Amy Winehouse's family "think about her every day".
The 'Rehab' hitmaker tragically passed away in July 2011 at the age of 27 after suffering accidental alcohol poisoning at her London home, and whilst six years have passed since her death, her family haven't stopped thinking about her.
Her father, 67-year-old Mitch Winehouse, said: "We think about her every day. In fact, we think about her every minute of the day. I don't know why but this year her birthday hit me very hard. I don't know why but it was very tough."
Since her passing, Amy's family have set up the Winehouse Foundation, which seeks to educate young people about the harmful effects of following the 'Back To Black' singer's path of substance abuse, and also provides music therapy for disabled, disadvantaged and terminally ill young people.
Last year, the foundation opened Amy's Place in East London, which is designed to help female addicts transition into post-rehab life, and her parents have said the charity work has been "positive" for them.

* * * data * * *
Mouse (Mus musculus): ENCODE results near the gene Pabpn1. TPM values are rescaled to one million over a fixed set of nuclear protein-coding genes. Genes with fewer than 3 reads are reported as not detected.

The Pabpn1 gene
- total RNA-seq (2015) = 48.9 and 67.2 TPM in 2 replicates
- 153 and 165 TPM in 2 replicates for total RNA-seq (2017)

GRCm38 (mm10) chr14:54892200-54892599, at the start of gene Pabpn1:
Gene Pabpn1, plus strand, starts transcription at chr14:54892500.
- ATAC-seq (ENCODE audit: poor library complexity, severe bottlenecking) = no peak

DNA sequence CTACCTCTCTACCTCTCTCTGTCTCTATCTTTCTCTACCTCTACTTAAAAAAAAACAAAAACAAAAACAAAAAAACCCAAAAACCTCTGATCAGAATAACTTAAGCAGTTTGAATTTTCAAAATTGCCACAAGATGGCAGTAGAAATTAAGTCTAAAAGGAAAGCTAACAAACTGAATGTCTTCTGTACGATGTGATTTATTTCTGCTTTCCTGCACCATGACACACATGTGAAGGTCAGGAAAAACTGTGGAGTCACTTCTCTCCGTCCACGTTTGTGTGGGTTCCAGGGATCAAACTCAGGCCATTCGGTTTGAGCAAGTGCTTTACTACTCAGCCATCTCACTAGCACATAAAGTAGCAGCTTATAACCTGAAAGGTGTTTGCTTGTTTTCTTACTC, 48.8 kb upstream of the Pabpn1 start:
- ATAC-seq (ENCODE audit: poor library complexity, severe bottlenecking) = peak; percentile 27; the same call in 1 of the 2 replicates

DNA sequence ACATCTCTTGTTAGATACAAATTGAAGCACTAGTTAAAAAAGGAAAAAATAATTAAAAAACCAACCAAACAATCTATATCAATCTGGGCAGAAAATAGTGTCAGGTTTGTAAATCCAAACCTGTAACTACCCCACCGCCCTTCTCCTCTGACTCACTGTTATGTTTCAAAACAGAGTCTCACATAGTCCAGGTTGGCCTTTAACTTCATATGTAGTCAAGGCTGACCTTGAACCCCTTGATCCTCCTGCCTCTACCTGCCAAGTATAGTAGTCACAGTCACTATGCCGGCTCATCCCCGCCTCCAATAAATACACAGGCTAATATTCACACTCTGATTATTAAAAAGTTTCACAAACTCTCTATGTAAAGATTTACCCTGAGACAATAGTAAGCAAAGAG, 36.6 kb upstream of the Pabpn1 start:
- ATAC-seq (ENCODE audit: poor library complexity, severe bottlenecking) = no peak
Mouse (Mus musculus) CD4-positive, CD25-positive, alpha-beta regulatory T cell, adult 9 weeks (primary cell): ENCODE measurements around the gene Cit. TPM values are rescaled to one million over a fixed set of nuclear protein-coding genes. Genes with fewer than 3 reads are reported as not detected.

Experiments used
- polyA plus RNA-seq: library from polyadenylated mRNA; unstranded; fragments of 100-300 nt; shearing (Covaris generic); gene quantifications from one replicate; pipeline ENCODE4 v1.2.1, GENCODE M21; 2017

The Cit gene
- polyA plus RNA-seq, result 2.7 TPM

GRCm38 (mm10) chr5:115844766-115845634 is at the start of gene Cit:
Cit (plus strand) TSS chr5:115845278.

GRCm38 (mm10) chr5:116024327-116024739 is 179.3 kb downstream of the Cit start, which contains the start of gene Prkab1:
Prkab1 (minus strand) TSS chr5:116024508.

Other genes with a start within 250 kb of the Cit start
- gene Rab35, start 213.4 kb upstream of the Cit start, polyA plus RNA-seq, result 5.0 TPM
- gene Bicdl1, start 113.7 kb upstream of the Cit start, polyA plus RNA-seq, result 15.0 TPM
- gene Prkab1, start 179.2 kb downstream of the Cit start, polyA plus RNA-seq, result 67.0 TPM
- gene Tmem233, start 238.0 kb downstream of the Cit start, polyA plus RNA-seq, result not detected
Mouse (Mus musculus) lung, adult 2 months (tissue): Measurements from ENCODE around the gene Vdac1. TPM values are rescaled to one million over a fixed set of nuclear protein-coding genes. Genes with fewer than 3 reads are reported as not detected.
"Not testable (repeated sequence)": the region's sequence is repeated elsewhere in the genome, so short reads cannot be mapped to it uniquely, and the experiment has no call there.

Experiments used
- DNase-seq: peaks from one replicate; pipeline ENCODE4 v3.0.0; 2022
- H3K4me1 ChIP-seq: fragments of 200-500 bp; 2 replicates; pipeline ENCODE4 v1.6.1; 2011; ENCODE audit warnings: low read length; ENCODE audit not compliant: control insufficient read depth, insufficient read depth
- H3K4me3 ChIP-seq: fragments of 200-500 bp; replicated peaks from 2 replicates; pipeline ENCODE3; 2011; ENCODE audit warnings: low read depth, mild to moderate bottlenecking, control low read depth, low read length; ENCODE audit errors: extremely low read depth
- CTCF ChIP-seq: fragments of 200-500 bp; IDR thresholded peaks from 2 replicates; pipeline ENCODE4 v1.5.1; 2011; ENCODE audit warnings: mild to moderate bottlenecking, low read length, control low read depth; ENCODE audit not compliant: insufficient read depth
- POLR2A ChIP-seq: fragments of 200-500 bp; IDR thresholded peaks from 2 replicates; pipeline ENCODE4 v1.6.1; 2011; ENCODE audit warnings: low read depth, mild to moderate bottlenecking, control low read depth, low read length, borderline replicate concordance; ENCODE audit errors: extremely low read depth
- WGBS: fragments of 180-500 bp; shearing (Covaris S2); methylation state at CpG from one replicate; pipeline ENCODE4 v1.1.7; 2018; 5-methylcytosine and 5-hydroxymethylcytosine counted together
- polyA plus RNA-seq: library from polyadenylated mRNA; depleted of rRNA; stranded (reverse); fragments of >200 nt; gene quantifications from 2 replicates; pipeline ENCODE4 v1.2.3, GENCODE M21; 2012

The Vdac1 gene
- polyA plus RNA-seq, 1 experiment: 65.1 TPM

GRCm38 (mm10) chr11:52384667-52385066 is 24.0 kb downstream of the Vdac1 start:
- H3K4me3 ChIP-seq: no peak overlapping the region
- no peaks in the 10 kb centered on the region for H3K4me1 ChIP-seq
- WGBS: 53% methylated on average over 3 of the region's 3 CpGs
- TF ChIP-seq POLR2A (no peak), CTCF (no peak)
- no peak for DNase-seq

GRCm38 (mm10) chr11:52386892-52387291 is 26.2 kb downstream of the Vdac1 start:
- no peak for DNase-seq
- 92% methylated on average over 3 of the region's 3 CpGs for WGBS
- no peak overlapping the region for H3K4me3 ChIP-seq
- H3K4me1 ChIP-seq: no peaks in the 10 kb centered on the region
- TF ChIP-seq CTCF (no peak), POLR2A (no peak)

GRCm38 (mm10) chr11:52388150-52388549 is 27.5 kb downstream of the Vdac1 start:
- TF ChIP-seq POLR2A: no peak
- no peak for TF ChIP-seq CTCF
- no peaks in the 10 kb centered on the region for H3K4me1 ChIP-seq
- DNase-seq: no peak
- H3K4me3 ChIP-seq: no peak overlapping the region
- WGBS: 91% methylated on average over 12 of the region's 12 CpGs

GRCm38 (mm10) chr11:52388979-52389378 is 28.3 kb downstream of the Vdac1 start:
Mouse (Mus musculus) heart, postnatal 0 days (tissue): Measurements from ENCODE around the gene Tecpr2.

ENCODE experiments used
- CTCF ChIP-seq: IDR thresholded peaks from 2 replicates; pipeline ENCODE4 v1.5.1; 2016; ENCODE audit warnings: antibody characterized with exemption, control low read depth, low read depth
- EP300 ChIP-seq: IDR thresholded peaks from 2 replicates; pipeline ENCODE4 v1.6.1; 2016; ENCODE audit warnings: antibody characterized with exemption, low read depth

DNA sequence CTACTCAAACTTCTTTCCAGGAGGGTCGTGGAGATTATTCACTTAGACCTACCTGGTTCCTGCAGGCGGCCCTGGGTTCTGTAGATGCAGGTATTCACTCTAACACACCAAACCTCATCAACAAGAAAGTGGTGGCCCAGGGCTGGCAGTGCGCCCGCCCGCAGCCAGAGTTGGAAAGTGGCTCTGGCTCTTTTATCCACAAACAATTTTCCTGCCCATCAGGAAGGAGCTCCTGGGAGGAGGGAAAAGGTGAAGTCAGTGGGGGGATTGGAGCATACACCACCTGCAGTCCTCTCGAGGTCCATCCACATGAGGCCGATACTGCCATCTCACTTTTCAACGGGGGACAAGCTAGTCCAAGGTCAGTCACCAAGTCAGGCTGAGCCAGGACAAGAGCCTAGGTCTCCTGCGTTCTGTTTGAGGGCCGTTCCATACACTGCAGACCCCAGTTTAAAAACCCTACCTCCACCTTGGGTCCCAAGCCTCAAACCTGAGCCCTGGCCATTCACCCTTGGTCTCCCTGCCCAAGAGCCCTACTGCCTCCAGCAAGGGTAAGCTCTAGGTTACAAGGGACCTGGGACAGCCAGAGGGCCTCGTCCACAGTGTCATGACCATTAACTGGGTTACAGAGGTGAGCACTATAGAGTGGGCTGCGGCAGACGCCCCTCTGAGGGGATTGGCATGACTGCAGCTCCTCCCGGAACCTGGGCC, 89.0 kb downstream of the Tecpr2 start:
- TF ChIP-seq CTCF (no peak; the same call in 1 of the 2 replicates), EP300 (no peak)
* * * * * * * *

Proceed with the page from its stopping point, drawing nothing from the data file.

Her mother Janice Winehouse-Collins, 61, said: "What's lovely is that we are doing so much good for kids really because they're the ones that need it. It is all positive."
And Mitch added: "We've got a young man here tonight called Tom who's going to be playing the drums for us on stage. He's autistic and he came to Amy's Yard, which is our music project for disadvantaged young people. He did so well he played with me a couple of weeks ago at a gig.
"Even more importantly than that, he is now working as a music therapist with young children who are struggling with life-limiting illnesses. We have helped to enable Tom to express himself through music and now he's giving back to kids who are very unfortunate. It's amazing. We are very, very proud."
All in all, Amy's parents are "continuing" the charitable work the 'You Know I'm No Good' singer would've done.
Mitch told People magazine: "She was a really charitable girl, so we are really just continuing what she would have done."